8 Ways We Spend Time at Work Without Working
Work productivity applications are great. But addressing unconscious unproductive tendencies works smarter. So challenge your routines and practices.
“Hard work never hurt anyone,” said Mark Twain. “As long as it is observed from a distance.”
Does that sound like you? Do you take pride in slacking off? Are you a professional couch potato? Or do you use your time wisely? You don’t really have to work harder if you work smarter.
People who work for themselves have the most challenging bosses. But most of us will not be self-employed.
In the coming years, the vast majority of workers will have to work under the supervision of someone. A manager. Or supervisor. Team leader. Maybe an algorithm! Or robot! These things are in our future, so we’d better suck it up and learn to work better and not whine longer.
But don’t despair. Even a sluggard can turn things around with the right strategy.
8 Ways We Spend Time at Work Without Working
Even if we assume we’re working hard, these repetitive behaviors might substantially limit our potential to create value daily.
If you want to work more efficiently and effectively, start by identifying the primary ways you may be squandering time at work.
1. Using email to plan our workdays
As you’re working on a critical project, an email notice lights up, and you drop everything to respond.
Most of us are guilty of this, but email is merely a means of communication and shouldn’t take over our day.
Slave to our inbox, we prioritize new, inconsequential activities above essential tasks that move us forward.
We keep adding chores to our lists, and checking email breaks our attention.
Set aside specified times to check and respond to emails.
2. Using synchronous asynchronous
Innovative thinkers created email, Slack, and WhatsApp to help us interact at our own pace on our terms.
But we’re increasingly using them for synchronous communication (as in a real-time conversation).
Checking our inboxes throughout the day, getting dragged into a collaborative tool every time a colleague edits — this is not how we should be utilizing these tools!
Use them how you see fit.
3. Preloading minor work tasks
With an arm-length to-do list, it’s natural to get started on little communication jobs first.
But rushing through a to-do list might prevent you from focusing on what matters most.
Tasks completed can give you a sense of progress, but they aren’t beneficial unless they provide value to your more significant effort.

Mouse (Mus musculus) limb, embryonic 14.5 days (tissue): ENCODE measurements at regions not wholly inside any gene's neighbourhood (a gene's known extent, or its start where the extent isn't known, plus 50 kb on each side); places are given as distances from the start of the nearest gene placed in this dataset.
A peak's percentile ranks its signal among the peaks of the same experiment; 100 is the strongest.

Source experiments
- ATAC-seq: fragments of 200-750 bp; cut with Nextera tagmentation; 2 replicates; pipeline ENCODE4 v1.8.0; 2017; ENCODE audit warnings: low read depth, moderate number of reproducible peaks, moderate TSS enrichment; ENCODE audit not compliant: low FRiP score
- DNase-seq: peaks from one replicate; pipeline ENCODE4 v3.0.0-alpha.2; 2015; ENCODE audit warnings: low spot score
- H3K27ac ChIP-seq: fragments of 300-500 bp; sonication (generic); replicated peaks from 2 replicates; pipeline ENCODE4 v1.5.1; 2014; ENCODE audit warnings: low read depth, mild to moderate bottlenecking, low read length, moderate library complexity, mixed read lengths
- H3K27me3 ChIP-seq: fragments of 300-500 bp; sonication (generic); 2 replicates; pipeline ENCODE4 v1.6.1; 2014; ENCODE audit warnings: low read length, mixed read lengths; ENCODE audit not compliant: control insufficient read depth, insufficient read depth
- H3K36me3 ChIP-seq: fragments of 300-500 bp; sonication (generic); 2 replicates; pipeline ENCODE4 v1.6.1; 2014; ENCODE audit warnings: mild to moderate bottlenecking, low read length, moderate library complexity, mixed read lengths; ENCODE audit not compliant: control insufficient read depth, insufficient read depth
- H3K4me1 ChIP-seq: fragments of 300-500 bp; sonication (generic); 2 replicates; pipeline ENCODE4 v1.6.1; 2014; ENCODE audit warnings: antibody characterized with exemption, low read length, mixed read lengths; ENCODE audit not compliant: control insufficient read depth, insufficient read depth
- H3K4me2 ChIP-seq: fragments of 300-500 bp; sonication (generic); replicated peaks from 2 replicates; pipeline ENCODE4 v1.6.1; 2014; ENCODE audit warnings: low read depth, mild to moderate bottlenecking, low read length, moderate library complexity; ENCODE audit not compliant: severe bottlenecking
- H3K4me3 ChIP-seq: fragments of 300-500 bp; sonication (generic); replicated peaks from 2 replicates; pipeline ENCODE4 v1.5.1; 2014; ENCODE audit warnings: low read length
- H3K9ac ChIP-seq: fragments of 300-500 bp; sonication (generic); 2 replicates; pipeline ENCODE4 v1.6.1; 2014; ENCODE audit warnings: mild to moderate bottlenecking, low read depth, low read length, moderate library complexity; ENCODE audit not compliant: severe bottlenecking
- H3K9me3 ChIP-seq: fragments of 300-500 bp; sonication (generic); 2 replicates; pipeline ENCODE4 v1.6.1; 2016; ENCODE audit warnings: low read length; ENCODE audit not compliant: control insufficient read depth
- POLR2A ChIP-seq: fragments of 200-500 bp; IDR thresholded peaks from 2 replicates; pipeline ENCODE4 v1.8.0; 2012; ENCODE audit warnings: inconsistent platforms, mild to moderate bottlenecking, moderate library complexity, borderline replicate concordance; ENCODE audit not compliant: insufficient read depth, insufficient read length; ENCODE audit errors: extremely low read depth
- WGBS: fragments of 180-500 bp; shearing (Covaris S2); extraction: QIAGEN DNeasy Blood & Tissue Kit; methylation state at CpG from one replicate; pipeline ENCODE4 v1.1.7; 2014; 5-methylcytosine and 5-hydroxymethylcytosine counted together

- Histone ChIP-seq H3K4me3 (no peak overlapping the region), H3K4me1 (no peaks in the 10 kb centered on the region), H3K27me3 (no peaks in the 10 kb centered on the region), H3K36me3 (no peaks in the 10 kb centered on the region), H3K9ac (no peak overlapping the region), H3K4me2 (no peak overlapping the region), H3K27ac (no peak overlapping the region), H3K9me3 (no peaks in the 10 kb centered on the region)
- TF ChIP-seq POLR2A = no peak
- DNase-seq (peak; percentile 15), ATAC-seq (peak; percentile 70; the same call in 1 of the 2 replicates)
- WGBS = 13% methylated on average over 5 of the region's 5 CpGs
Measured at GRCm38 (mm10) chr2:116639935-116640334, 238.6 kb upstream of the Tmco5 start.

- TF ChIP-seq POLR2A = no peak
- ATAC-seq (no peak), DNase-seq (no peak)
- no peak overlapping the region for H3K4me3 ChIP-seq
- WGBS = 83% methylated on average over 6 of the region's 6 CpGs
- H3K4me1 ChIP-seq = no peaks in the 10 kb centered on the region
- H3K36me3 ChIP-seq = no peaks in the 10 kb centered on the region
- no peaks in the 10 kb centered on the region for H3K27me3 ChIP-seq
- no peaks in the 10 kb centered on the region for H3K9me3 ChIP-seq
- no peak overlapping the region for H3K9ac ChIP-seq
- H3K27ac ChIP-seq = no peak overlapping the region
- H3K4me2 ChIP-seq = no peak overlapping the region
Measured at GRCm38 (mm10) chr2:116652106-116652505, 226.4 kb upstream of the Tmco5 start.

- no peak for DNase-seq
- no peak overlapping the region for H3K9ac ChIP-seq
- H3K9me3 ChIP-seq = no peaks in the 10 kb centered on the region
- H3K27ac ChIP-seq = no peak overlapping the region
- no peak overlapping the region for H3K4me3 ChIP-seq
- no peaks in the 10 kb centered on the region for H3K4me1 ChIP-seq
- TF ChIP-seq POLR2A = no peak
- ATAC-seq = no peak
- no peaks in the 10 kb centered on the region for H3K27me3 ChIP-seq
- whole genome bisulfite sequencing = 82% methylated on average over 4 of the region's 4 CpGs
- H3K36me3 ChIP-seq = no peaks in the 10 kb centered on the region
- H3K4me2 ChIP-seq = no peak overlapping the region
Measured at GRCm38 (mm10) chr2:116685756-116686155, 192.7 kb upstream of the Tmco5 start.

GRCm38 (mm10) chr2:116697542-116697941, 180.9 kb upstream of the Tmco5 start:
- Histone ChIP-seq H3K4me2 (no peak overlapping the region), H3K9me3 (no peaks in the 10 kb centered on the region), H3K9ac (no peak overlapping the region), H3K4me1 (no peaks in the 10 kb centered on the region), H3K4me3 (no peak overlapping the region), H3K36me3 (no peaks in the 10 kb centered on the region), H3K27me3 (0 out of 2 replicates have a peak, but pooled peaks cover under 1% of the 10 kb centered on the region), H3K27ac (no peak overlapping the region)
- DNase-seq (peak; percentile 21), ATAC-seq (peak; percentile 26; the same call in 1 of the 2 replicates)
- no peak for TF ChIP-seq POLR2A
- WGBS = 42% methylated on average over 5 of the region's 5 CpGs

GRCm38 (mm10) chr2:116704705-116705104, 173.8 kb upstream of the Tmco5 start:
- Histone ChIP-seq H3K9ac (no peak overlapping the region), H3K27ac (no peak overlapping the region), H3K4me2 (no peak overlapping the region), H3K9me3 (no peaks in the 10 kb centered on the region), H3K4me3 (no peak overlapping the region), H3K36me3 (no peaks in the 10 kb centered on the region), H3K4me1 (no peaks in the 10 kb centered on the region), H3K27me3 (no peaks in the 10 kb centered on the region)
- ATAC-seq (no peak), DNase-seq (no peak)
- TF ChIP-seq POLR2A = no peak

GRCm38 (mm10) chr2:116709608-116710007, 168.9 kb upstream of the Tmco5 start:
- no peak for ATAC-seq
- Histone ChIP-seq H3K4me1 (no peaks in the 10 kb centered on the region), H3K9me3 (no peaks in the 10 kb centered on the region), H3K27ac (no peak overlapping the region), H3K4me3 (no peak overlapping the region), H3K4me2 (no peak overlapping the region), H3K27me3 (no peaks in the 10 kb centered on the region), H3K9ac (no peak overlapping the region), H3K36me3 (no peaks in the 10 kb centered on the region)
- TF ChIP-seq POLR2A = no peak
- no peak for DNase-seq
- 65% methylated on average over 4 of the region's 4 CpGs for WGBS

Prioritize your tasks and finish them first.
4. Passive meeting attendees
Many meetings are mostly ineffective.
Executives spend an average of 23 hours a week in meetings, eight of which are useless.
Around 90% of individuals daydream in meetings, whereas 73% work.
We squander $37 billion annually in the US alone!
Consider how many meetings you’ve sat through passively, not participating in the discussion or argument.
Should you be there if you don’t contribute?
Consider which meetings you must attend and advocate for opt-in.
Remember that meetings are costly. Avoid them whenever possible.
5. Keeping time between work meetings
Meetings also reduce the time available for genuine, productive work outside of them.
A morning full of crowded meetings is a productivity killer.
Meetings last 30 minutes, so by the time you’ve found your rhythm and gotten sunk in, it’s time for the next.
If you want a more concentrated work week, consider scheduling meetings back-to-back — or use a smart tool like Dewo.
6. Double effort
Most of us repeat techniques or methods even while starting a new work.
Creating a new structure for comparable duties or actions is a big waste of time.
Save time and effort by using templates and shortcuts.
7. Manual labor over automation
We live in an age of automation, so why do so many of us still waste time doing mundane activities manually?
Automation may save you from tedious tasks like entering costs, monitoring time, taking notes in meetings, managing your email, or manually transferring data across work tools or spreadsheets.
The list of activities that can be automated is expanding, so do some research to see what you can outsource.
It’s one of the simplest methods to free up time and mental energy for the task that demands your expertise.
8. Faith in the hustle at work
Busyness is often associated with productivity, hurrying about, and getting things done, but it can also be a significant time waster.
We lose attention when overworked, and we refuse to take breaks.
We attempt to convince ourselves we’re doing well when in fact, we’re not.
Availability instantly is a show of involvement, and meeting attendance is a symbol of status, but we aren’t usually the ones that handle it.
Actual productivity requires time to let our brains wander, rest, and take pauses from the superficial activity that keeps us busy without adding much value.
Image Credit: Rodnae Productions; Pexels; Thank you!